A provocative review finds a “lack of strong supporting empirical evidence for the effectiveness of psychological treatments for pain management.”
The open access paper
Georgios Markozannes, Eleni Aretouli, Evangelia Rintou, Elena Dragioti, Dimitrios Damigos, Evangelia Ntzani, Evangelos Evangelou and Konstantinos K. Tsilidis. An umbrella review of the literature on the effectiveness of psychological interventions for pain reduction, BMC Psychology https://doi.org/10.1186/s40359-017-0200-5
Why this review was needed
According to the review:
Psychological interventions were introduced over 40 years ago and are now well established in clinical practice 
…the effect sizes across all meta-analyses are modest, only rising above a medium-size effect (i.e., standardised mean difference larger than 0.5) in lower quality studies .
… Because of the wide implementation of psychological interventions in pain management and the elevated likelihood for biases in this field as shown in prior relevant empirical research [19, 20], we used an umbrella review approach [21, 22] that systematically appraises the evidence on an entire field across many meta-analyses. In the present study we aimed to broaden the scope of a typical umbrella review by further evaluating the strength of the evidence and the extent of potential biases [23, 24, 25, 26, 27] on this body of literature.
What is an umbrella review?
A key source defines an umbrella review:
Ioannidis JP. Integration of evidence from multiple meta-analyses: a primer on umbrella reviews, treatment networks and multiple treatments meta-analyses. CMAJ. 2009;181(8):488–93.
Umbrella reviews (Figure 1) are systematic reviews that consider many treatment comparisons for the management of the same disease or condition. Each comparison is considered separately, and meta-analyses are performed as deemed appropriate. Umbrella reviews are clusters that encompass many reviews. For example, an umbrella review presented data from 6 reviews that were considered to be of sufficiently high quality about nonpharmacological and nonsurgical interventions for hip osteoarthritis. 9 Ideally, both benefits and harms should be juxtaposed to determine trade-offs between the risks and benefits. 10
Ioannidis provides the following caveat about umbrella reviews and data syntheses more generally:
Integrating data from multiple meta-analyses may provide a wide view of the evidence landscape. Transition from a single patient to a study of many patients is a leap of faith in generalizability. A further leap is needed for the transition from a single study to meta-analysis and from a traditional meta-analysis to a treatment network and multiple treatments meta-analysis, let alone wider domains. With this caveat, zooming out toward larger scales of evidence may help us to understand the strengths and limitations of the data guiding the medical care of individual patients.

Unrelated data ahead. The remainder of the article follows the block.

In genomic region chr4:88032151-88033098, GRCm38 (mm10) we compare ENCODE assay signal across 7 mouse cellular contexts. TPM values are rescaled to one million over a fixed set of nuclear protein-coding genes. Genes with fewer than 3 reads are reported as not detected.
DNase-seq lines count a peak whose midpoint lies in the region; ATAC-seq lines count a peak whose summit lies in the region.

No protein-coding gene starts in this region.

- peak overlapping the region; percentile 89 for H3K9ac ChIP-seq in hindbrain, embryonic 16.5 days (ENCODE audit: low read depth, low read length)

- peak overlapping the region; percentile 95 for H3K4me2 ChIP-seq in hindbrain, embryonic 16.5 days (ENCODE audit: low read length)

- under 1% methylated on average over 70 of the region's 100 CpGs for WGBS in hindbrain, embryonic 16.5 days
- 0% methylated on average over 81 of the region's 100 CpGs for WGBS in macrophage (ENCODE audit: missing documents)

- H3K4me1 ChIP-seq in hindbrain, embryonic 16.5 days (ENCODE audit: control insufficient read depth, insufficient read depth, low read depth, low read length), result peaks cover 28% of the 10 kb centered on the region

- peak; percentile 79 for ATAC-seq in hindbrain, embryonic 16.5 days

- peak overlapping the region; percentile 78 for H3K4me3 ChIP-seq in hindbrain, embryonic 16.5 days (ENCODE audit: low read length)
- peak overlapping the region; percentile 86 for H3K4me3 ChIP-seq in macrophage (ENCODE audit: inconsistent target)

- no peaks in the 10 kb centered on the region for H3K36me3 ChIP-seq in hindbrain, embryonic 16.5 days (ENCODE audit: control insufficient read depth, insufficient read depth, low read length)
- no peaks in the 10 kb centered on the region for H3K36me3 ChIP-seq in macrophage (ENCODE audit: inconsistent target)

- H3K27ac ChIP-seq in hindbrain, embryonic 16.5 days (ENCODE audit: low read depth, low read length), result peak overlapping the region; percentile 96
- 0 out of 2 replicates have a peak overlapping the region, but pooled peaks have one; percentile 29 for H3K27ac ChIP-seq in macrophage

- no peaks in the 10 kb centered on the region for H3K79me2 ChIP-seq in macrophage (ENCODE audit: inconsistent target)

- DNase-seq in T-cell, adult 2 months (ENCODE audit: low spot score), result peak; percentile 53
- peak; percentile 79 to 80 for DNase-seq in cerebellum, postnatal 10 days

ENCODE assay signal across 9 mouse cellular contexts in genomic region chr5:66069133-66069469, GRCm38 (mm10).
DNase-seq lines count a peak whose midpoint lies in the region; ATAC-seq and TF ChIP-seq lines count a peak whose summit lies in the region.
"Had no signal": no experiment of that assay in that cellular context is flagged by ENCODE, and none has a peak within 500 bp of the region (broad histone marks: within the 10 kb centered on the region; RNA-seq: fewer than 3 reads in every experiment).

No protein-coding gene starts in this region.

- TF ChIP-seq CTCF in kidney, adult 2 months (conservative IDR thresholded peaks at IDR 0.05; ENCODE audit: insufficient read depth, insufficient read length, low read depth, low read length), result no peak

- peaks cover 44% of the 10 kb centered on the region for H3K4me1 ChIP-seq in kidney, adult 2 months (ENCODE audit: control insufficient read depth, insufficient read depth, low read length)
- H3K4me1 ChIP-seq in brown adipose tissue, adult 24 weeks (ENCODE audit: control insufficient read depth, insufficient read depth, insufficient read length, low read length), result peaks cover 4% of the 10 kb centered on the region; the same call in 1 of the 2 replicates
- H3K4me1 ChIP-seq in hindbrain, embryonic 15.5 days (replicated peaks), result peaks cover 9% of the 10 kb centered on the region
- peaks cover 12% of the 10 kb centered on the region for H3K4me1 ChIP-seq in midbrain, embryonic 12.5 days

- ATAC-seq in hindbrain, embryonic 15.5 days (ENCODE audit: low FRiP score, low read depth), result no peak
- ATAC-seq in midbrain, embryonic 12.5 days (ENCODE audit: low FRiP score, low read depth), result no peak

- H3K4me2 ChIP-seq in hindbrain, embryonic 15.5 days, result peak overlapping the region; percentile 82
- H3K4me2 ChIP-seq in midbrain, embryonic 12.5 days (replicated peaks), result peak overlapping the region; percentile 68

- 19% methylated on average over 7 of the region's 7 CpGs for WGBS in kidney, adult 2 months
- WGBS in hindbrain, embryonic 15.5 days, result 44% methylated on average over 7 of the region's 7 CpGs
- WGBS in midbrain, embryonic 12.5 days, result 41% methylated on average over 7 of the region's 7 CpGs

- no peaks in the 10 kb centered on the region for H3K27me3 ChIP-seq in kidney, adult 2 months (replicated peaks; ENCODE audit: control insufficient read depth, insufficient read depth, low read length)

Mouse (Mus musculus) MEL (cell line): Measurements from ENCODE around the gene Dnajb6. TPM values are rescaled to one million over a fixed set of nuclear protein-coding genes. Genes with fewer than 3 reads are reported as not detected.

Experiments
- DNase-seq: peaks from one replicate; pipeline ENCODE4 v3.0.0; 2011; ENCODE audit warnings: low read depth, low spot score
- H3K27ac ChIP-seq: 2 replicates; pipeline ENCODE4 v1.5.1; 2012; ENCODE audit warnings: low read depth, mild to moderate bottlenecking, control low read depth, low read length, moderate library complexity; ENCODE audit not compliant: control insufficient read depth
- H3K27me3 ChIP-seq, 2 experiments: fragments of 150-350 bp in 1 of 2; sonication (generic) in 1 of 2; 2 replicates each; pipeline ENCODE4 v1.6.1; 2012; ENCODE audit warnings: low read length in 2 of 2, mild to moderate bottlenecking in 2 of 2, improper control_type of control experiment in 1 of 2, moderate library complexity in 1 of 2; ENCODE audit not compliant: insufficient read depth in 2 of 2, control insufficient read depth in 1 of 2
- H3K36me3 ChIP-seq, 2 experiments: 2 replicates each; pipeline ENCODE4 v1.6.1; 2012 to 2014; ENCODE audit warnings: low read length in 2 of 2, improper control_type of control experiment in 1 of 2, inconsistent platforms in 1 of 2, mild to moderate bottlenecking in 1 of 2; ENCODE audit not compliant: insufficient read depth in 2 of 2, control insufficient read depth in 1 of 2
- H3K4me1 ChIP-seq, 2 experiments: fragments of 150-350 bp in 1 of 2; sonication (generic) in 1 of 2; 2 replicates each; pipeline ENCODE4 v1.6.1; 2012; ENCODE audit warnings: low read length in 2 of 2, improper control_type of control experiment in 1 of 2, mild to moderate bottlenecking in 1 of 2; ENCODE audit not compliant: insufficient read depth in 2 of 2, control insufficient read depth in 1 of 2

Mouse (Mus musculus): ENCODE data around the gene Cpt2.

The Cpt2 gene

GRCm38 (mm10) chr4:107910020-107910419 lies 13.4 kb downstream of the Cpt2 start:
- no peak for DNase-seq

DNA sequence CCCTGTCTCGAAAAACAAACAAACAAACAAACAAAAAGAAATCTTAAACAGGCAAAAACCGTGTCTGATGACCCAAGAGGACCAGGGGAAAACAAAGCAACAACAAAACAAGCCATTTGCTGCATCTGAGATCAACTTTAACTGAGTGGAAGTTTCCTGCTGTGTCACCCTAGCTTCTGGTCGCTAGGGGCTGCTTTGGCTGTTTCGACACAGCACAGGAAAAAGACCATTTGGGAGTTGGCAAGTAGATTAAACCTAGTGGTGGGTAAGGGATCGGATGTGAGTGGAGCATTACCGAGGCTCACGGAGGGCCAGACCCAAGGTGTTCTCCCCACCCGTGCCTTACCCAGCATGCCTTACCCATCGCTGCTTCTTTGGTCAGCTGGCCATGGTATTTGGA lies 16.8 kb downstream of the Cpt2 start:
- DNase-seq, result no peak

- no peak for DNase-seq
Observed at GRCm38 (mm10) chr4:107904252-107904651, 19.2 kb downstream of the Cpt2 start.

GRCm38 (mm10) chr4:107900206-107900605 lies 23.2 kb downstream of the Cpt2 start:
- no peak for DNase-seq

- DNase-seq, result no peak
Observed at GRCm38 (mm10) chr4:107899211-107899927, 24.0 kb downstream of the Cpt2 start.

Discrepancy of this review with past evaluations
Our results come in discordance with the generally strong belief in the literature that psychological therapies are universally effective on a variety of pain conditions [76, 77, 78]. However, this belief is mainly established based on a limited number of small primary studies, and future larger studies are warranted. Notably, the median number of individuals in the intervention and control groups in each individual study included in our systematic evaluation was only 33 and 28 respectively, whereas the median number of studies included in each meta-analysis was only three. Our evaluation revealed that the reported effectiveness is usually overstated in the existing studies. The nominally statistically significant associations between psychological interventions and pain were confirmed in less than half of the examined meta-analyses. In addition, the random effects estimates were statistically significant in only 20% of the meta-analyses, when a P-value threshold of 0.001 was applied. Furthermore, in only nine meta-analyses the prediction interval excluded the null value, thus suggesting that only 6% of future studies are expected to demonstrate substantial “positive” (i.e. not null) associations between psychological interventions and pain treatment.
The punchline and the remedy
In conclusion, the present findings support that the effectiveness of psychological treatments for pain management is overstated and the supporting empirical evidence is weak. The present findings combined with the fact that psychological intervention trials are still at an early research stage and fall short compared to drug trials  underline the necessity for larger and better-conducted RCTs  Future research should further focus on building networks involving all stakeholder groups to achieve consensus and develop guidance on best practices for assessing and reporting pain outcomes [88, 89]. The use of standardized definitions and protocols for exposures, outcomes, and statistical analyses may diminish the threat of biases and improve the reliability of this important literature.
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